Sean: Wow, that's a big change.

Liz: It's a huge change and can save you a ton of taxes, so if you're a parent, if you have child care, you want to check that out. Another one that seems to be coming up more frequently is frequent traveler programs and loyalty programs in general. This is not a traveler program, but I went into my OpenTable account and I'd lost 4,000 points.

Sean: Oh, jeez. Because they just expired?

Liz: Yeah, because obviously, we weren't going out there. Now, fortunately, they restored the points, but if you want to make sure that your various loyalty points and miles and all those things don't expire, you want to go in and check all of these different accounts to make sure that you've still got the points that you thought you had, if you're in danger of them expiring, that you either use them or reach out to the loyalty program to see if you can get an extension of some kind.

Sean: Yeah, I think that's a really good point because when people do midyear money check-ins, they might think, "Oh, what's my budget looking like? What am I spending?" But I think that's actually a really great time right now for people to look into all of the different financial things that they didn't use last year that have just been gathering dust and seeing what they're looking like now that people are beginning to use them again, like as you said, with your OpenTable account.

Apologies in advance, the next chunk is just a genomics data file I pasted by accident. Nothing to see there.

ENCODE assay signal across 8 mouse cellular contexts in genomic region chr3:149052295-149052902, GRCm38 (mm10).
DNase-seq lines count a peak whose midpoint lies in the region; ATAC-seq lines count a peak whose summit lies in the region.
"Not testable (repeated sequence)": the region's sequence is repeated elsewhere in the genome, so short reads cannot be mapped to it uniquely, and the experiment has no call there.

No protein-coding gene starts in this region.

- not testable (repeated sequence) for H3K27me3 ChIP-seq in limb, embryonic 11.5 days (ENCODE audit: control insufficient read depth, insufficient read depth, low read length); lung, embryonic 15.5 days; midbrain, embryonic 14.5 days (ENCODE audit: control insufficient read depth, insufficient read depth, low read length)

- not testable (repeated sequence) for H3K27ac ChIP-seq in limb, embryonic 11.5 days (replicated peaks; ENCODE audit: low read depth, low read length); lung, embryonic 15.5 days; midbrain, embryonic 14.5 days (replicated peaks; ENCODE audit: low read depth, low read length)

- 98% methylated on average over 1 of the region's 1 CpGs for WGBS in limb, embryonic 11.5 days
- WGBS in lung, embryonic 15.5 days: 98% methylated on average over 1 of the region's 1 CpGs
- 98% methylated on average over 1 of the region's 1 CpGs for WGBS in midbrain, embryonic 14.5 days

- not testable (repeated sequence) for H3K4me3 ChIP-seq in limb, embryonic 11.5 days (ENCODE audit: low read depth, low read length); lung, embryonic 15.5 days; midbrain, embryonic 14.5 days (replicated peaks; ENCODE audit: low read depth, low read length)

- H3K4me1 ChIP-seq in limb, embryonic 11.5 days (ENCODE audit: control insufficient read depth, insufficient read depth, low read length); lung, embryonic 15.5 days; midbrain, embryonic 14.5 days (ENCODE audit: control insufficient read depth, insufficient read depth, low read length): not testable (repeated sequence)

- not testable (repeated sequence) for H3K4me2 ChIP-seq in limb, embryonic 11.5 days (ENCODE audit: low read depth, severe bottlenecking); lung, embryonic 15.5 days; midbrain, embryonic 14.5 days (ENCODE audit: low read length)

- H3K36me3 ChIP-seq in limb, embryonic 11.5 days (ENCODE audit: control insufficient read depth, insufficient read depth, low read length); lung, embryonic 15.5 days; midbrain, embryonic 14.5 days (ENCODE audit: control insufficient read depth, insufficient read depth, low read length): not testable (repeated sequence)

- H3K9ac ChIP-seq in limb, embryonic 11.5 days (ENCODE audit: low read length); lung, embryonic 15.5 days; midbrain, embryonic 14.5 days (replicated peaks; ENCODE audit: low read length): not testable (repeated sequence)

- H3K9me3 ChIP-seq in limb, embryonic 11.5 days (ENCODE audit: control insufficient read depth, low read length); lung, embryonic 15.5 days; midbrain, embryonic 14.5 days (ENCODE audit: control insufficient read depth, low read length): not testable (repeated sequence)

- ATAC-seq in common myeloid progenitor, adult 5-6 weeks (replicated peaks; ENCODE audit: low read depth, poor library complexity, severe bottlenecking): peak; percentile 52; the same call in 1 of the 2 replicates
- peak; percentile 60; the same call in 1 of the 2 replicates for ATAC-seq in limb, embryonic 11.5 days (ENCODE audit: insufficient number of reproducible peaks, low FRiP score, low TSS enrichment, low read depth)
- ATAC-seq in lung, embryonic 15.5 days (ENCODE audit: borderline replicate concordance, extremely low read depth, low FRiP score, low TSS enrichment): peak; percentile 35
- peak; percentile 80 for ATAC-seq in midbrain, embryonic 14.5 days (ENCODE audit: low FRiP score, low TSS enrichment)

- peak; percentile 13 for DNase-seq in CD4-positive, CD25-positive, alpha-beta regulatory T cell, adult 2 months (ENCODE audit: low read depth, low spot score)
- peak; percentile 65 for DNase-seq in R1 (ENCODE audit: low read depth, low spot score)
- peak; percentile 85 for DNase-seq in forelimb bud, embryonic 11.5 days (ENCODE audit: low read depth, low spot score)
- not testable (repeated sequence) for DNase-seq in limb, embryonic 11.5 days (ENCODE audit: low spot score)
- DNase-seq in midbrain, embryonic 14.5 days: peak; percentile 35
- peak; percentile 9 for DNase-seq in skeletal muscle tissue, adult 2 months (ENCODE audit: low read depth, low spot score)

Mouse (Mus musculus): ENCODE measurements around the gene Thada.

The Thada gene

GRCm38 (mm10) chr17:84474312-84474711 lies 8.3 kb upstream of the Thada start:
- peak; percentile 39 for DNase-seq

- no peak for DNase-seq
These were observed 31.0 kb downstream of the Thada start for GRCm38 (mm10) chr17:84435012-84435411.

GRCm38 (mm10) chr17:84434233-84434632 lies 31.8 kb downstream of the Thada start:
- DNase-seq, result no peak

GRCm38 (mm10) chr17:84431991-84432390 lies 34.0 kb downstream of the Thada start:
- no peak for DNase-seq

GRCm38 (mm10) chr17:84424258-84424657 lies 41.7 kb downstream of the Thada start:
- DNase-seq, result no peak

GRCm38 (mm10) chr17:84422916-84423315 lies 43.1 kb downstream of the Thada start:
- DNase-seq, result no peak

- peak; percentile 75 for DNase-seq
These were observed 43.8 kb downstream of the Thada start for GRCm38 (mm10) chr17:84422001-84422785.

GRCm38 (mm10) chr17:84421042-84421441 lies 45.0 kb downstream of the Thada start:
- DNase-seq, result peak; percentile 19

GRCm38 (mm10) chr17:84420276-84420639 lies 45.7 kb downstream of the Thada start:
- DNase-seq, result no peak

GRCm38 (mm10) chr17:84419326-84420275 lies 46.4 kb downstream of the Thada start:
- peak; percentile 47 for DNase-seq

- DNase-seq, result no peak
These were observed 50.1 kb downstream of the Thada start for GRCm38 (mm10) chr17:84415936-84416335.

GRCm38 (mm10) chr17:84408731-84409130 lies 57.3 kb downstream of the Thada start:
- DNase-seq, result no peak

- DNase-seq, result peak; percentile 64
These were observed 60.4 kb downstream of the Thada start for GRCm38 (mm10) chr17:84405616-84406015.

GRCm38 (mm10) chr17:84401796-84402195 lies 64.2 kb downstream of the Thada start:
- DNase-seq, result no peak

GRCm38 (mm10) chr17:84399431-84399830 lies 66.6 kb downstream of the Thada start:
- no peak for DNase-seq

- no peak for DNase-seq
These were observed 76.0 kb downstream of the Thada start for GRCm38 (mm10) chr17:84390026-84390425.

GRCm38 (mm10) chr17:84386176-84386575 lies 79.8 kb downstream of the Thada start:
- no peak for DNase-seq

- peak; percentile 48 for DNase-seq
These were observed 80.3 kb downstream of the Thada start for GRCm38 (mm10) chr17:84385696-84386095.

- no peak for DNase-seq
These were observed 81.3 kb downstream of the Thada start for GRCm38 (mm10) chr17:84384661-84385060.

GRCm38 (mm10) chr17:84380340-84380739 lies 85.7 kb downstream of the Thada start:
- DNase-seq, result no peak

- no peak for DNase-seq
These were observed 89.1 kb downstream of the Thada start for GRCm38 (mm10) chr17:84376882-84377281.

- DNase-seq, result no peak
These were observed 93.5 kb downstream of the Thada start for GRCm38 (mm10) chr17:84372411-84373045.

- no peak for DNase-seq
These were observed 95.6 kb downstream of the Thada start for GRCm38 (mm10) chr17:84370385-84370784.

Liz: I think a lot of these programs soften the rules and they put off expirations, but that's not going to last forever. That actually segues into my next topic, which is debt forbearance, because that's not going to last forever either.

Sean: Yeah, thanks for the reminder. My student loans are emailing me it seems like weekly at this point, just knock, knock, knocking at the door saying, "Ahem, don't forget about us."

Liz: Yeah, so the forbearance on federal student loans is scheduled to end this fall. We don't know if that's going to be extended or not. Right now, payments are supposed to resume in October.

Sean: Yeah.